The seller has two choices regarding delivery, each with different consequences. He can either deliver copies of the residential lease documents prior to the execution of the contract or within three days after the contract’s effective date. Similar to the Seller’s Disclosure Notice provisions, if the seller does not deliver the lease documents prior to execution of the contract, the buyer will have a period of time after receiving the lease documents to terminate the contract for any reason and have his earnest money returned. Length of this period is negotiable by both parties. If the seller wants to avoid creating an additional option period for the buyer, the listing agent should encourage the seller to find the lease documents early in the process so they can deliver the documents to the buyer prior to executing the contract. Can the license holder put a copy of the lease documents in the Multiple Listing Service (MLS) to satisfy the delivery of the lease documents prior to executing the contract? This is not a good idea as not all buyers—or their agents—may have access to the MLS. It may also create a violation of privacy action by the tenant under the lease. A best practice would be to note in the MLS that there are residential leases on the property, then send a copy of the lease documents to the buyer’s agent when the buyer is contemplating submitting an offer on the property.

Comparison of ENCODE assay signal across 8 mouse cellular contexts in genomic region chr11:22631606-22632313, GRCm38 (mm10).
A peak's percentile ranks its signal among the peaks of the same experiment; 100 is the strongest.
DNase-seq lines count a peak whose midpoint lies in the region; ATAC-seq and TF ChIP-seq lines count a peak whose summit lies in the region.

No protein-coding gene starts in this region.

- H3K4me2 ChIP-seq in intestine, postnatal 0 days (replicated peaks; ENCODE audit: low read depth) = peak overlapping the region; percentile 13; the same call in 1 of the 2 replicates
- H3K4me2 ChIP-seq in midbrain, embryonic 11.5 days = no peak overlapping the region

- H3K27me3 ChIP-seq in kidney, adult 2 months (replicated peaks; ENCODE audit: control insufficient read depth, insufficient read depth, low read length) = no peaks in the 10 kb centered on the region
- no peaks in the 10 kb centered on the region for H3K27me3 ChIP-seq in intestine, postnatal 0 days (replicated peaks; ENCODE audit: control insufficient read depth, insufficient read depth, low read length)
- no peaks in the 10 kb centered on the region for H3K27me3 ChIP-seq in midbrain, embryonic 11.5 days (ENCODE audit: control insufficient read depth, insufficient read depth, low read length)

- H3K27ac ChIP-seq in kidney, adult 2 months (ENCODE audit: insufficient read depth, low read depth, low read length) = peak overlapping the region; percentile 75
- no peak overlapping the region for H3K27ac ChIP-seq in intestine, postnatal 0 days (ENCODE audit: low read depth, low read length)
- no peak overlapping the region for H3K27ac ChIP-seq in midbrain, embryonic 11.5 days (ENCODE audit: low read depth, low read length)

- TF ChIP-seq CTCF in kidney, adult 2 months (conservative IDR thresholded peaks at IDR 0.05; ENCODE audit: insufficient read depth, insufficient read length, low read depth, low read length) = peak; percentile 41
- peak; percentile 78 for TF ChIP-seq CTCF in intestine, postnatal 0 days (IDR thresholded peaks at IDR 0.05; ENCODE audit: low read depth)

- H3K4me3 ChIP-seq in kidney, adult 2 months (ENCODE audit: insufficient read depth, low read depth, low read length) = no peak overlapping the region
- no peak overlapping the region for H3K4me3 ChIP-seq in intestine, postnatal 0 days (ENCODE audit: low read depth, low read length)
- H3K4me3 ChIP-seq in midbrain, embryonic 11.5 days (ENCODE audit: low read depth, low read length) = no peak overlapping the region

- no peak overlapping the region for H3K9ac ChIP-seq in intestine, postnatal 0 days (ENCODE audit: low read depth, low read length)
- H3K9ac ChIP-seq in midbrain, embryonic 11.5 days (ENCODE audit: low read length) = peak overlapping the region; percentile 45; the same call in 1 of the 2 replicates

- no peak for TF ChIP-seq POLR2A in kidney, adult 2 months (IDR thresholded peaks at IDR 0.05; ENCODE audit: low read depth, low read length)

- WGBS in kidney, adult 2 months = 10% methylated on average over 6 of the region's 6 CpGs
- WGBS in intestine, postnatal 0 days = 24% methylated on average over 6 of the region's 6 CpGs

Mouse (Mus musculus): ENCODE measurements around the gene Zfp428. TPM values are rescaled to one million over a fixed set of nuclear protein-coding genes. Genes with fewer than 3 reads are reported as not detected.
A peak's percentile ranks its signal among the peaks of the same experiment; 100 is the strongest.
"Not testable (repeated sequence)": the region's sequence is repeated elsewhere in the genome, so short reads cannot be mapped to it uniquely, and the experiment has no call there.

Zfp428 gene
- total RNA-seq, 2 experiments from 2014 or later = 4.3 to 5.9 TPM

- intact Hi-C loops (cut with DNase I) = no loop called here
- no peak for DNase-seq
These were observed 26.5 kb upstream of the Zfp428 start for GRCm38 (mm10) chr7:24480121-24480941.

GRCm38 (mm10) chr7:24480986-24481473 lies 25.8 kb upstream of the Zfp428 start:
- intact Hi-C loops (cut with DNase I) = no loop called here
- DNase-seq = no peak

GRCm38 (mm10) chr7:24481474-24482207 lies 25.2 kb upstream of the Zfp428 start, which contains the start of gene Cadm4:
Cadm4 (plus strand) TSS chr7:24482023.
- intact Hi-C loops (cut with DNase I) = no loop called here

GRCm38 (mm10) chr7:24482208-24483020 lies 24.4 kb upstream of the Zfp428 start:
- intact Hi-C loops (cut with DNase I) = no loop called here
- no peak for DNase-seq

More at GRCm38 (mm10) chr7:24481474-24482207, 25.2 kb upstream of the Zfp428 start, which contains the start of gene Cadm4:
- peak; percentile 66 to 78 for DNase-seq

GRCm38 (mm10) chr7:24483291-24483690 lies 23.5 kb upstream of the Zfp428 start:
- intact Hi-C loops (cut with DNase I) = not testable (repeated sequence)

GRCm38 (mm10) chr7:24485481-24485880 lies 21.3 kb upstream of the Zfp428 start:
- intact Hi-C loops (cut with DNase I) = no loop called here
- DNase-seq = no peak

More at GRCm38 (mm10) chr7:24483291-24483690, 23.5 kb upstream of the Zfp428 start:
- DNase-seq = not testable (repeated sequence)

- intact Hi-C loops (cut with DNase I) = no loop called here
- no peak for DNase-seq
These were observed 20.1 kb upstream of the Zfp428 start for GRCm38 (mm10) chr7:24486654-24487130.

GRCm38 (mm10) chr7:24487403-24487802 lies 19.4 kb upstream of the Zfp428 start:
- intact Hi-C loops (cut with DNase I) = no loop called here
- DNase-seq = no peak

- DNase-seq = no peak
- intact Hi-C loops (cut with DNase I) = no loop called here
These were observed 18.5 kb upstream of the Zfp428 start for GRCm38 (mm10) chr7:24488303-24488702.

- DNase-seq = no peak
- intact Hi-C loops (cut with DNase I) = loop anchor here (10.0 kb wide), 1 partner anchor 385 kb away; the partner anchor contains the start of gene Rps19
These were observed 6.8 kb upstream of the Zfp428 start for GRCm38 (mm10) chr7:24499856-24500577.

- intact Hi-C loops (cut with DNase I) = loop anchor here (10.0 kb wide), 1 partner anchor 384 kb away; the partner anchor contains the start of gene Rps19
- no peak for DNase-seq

This addendum is designed to make sure parties affirmatively agree on whether the lease is going to be terminated by the closing date and possession turned over to the buyer or assigned and assumed by the buyer.

Delivery of Lease Documents If the buyer is going to assume a lease on the property, the seller has the obligation to deliver copies of the residential lease documents to the buyer under Section B(1) of the addendum. Remember, the lease documents are defined by the addendum to include more than just the actual lease. SUMMER 2021

If the seller fails to deliver the documents within three days after the contract’s effective date, the buyer can declare the seller in default at any time before delivery up to closing and seek whatever remedies the buyer elects under Paragraph 15 of the contract.

Obligations Regarding Tenant’s Security Deposit Section B(2) of the addendum should be familiar as it simply moved the provision regarding security deposits from Paragraph 9 of the previous contract to this addendum. It reiterates the Texas Property Code provision that the seller is required to deliver any security deposits he holds to the buyer at closing, and the buyer is responsible for notifying the tenant that the buyer has acquired the property and holds the tenant’s security deposit. The amount of the security deposit must be set out in the notice to tenant.